POST-HEGEMONIC (DIS)ORDER AND REGIIONAL BALANCING STRATEGIES IN THE MIDDLE EAST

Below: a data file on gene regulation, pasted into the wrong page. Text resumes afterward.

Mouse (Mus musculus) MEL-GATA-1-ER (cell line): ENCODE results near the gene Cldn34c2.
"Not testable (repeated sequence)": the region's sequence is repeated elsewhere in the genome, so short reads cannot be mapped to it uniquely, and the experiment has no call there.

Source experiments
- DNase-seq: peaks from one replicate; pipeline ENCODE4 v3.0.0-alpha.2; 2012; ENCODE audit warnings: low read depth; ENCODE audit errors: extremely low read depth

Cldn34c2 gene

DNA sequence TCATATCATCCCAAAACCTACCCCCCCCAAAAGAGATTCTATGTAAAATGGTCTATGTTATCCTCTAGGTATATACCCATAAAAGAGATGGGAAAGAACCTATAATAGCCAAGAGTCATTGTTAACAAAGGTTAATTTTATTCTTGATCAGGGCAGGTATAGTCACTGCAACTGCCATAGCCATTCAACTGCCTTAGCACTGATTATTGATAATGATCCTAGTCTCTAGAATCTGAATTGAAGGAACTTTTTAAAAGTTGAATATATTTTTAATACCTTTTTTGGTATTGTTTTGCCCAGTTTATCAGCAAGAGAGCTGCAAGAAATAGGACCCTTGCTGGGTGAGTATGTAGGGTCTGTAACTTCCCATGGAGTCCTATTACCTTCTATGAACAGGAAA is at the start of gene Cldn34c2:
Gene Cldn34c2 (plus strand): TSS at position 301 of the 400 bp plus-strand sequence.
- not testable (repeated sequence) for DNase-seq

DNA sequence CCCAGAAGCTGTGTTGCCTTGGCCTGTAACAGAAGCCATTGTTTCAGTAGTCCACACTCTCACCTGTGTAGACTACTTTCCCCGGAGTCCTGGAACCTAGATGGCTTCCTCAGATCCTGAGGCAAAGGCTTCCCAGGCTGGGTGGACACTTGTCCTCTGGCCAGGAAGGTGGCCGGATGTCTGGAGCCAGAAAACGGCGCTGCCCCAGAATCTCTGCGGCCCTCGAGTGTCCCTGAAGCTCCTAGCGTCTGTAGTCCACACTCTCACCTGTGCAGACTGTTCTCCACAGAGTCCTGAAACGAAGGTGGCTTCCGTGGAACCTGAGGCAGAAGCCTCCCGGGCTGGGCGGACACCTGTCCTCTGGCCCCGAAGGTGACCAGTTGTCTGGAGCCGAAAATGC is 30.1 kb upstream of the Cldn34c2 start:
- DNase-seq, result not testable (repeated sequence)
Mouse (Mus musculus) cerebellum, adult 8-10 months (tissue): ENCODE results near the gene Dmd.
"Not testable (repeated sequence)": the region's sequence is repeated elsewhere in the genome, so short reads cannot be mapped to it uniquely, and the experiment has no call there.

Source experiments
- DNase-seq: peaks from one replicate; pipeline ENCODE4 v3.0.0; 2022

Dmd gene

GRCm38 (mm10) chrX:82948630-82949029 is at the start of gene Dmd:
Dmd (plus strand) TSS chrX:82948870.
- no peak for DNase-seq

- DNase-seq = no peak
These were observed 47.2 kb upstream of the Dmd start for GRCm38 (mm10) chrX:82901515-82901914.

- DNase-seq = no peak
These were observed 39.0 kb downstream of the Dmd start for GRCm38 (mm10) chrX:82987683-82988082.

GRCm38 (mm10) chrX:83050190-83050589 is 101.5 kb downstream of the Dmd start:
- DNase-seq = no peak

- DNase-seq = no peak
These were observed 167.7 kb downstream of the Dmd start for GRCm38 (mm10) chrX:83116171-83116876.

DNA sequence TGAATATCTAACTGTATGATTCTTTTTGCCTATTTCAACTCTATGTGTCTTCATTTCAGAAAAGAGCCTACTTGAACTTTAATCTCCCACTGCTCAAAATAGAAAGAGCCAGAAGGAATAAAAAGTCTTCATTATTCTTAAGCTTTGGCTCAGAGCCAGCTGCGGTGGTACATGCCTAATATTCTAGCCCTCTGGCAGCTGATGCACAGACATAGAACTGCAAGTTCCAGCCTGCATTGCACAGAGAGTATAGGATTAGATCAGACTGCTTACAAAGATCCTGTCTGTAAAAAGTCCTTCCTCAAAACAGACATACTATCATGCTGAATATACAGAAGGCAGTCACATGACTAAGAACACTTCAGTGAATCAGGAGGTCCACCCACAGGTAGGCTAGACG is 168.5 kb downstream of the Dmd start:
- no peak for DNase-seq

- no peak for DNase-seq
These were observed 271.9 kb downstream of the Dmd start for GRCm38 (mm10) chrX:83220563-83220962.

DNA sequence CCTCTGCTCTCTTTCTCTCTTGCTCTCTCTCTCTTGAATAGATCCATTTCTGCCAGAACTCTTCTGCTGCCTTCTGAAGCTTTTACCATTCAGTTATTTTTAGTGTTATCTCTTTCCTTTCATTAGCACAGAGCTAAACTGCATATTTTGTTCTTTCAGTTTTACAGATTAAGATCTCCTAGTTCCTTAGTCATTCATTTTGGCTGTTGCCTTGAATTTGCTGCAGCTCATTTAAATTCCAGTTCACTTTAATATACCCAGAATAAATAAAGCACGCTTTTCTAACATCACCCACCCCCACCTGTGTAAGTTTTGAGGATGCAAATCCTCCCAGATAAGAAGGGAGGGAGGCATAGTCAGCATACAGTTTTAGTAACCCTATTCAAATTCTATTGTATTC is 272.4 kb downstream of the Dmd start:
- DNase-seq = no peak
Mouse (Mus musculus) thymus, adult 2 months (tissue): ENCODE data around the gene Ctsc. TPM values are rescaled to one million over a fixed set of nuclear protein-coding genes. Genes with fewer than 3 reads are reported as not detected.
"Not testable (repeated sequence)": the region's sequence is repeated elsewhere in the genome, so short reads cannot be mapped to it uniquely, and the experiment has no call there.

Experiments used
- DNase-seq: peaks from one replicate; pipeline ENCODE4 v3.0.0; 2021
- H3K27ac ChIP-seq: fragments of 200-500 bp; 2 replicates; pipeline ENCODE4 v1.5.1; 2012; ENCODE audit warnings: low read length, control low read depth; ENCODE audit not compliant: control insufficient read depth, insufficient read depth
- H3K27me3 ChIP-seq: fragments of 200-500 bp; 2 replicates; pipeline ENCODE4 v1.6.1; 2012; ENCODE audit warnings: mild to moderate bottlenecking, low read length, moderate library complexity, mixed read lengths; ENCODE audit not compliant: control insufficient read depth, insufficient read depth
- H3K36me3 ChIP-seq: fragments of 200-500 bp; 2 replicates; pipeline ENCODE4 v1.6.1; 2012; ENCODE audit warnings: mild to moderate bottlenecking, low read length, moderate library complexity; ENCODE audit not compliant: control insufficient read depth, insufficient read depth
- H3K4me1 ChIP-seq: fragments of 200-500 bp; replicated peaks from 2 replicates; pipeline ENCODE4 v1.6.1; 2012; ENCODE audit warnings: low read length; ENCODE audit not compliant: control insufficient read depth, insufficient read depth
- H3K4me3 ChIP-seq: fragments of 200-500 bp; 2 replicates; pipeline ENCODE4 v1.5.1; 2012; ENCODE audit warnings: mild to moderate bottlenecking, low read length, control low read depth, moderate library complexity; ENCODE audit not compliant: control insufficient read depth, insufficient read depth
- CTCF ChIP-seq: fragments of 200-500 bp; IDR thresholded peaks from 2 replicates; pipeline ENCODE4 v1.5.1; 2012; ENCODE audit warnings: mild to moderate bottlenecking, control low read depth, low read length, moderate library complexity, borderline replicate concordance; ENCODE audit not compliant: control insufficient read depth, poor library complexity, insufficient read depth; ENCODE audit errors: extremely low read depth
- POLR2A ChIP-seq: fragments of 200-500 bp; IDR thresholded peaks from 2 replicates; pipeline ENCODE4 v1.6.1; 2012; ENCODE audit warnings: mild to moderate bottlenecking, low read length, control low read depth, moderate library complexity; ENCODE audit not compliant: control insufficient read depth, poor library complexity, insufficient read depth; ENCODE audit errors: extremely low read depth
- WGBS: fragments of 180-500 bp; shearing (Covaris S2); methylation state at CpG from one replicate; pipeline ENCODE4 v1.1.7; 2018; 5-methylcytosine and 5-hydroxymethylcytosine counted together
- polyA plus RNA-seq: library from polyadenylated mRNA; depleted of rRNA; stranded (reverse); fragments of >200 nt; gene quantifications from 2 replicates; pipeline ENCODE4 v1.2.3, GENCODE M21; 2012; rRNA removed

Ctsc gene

Following the so-called Arab Spring, the strategic situation in the Middle East has been one of disorder. A series of critical, complex and interrelated security failures have resulted in chaos and bloodshed unprecedented even for a region with Middle East's history and legacy. The demand for intervention has been high but the response has been very low. In such an unchartered and rapidly deteriorating regional security setting, this paper argues that the conspicuous absence of US hegemonic engagement has allowed for the return to overt regional balance of power strategies and proxy conflicts. Our hypothesis is that a regional balance of power and the resulting order (or disorder) heavily depends on the type of great power regional engagement. In such a context, the "hands off" or non-hegemonic approach that characterizes US strategy since the Arab Spring eruption has heavily contributed to a highly disorderly regional balance of power landscape. In the absence of US hegemonic involvement, revisionist threats emerge and local rivalries intensify.